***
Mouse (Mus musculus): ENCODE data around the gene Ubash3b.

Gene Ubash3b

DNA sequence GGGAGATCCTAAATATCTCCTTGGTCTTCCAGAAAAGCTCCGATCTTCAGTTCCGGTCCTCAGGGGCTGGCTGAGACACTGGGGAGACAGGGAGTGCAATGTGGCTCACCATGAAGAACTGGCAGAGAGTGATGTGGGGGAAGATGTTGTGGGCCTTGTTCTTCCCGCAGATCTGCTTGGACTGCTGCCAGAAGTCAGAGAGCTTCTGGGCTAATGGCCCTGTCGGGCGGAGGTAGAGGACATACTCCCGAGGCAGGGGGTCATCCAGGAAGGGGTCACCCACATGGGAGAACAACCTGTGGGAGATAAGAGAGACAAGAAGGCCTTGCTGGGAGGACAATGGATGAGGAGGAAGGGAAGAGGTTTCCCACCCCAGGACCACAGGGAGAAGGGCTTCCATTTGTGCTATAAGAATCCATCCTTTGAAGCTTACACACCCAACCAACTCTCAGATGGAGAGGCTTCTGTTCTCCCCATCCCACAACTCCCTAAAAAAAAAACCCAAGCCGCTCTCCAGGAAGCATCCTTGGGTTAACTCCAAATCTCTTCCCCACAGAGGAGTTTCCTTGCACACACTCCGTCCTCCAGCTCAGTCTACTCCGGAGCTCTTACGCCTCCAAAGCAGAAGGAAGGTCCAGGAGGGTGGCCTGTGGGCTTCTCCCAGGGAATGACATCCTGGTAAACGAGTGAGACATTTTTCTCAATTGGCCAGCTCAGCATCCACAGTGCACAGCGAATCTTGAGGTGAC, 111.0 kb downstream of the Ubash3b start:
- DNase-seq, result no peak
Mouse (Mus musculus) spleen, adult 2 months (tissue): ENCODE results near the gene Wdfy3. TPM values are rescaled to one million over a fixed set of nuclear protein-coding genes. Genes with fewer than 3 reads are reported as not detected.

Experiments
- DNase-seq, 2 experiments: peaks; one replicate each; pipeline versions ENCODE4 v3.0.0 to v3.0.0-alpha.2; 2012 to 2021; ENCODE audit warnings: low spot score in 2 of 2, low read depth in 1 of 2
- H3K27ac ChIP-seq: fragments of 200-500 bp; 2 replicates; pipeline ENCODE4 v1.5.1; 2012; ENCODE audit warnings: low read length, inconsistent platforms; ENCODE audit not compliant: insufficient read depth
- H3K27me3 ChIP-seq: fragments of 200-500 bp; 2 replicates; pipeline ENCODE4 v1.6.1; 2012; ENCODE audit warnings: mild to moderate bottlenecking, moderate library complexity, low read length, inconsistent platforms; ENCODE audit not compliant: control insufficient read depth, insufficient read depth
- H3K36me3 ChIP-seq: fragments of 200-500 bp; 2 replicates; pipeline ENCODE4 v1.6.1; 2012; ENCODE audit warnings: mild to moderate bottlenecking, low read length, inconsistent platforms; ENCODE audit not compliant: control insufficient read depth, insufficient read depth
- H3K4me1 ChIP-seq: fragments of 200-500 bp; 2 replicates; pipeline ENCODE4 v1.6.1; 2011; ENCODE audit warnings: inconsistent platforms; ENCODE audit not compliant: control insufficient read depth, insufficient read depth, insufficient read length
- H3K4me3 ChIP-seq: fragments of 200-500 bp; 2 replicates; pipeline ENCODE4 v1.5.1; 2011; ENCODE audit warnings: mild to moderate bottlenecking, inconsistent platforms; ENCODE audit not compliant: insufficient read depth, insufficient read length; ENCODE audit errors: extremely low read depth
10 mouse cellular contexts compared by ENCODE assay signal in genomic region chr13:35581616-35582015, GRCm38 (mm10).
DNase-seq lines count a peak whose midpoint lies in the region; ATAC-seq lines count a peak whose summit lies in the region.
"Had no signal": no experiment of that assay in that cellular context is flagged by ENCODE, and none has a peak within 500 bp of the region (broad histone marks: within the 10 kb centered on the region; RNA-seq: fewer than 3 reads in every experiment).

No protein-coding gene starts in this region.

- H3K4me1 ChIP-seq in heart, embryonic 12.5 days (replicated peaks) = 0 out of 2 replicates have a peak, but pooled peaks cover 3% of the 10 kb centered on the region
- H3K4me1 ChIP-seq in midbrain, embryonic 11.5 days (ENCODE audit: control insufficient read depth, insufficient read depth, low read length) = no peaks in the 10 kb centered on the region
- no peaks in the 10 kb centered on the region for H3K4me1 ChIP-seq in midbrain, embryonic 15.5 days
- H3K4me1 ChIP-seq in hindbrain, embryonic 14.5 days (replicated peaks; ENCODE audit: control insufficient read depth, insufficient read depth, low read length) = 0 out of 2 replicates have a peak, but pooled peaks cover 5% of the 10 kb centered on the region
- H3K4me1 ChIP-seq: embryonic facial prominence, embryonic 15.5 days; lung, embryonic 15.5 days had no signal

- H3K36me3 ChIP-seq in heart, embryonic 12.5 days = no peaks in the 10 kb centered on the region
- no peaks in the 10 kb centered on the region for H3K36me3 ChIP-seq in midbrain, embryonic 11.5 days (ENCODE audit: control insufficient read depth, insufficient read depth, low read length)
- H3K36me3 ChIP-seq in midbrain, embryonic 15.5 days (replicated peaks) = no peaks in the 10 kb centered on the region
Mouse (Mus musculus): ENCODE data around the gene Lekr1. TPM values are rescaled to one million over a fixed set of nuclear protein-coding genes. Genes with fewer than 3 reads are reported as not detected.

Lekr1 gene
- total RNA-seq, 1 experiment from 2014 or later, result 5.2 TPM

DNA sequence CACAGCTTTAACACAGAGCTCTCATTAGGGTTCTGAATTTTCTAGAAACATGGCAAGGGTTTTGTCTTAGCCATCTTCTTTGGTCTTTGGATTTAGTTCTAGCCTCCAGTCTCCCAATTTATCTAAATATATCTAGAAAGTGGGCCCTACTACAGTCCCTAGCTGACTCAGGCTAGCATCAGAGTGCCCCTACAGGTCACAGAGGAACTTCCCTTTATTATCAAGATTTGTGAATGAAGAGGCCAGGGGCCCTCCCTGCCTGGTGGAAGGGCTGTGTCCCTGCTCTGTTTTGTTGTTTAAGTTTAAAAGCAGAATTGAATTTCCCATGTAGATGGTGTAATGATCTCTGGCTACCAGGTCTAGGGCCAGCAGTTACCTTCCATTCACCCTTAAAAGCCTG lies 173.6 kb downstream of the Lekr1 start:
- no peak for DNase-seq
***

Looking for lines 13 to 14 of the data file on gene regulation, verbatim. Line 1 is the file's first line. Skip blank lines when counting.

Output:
10 mouse cellular contexts compared by ENCODE assay signal in genomic region chr13:35581616-35582015, GRCm38 (mm10).
DNase-seq lines count a peak whose midpoint lies in the region; ATAC-seq lines count a peak whose summit lies in the region.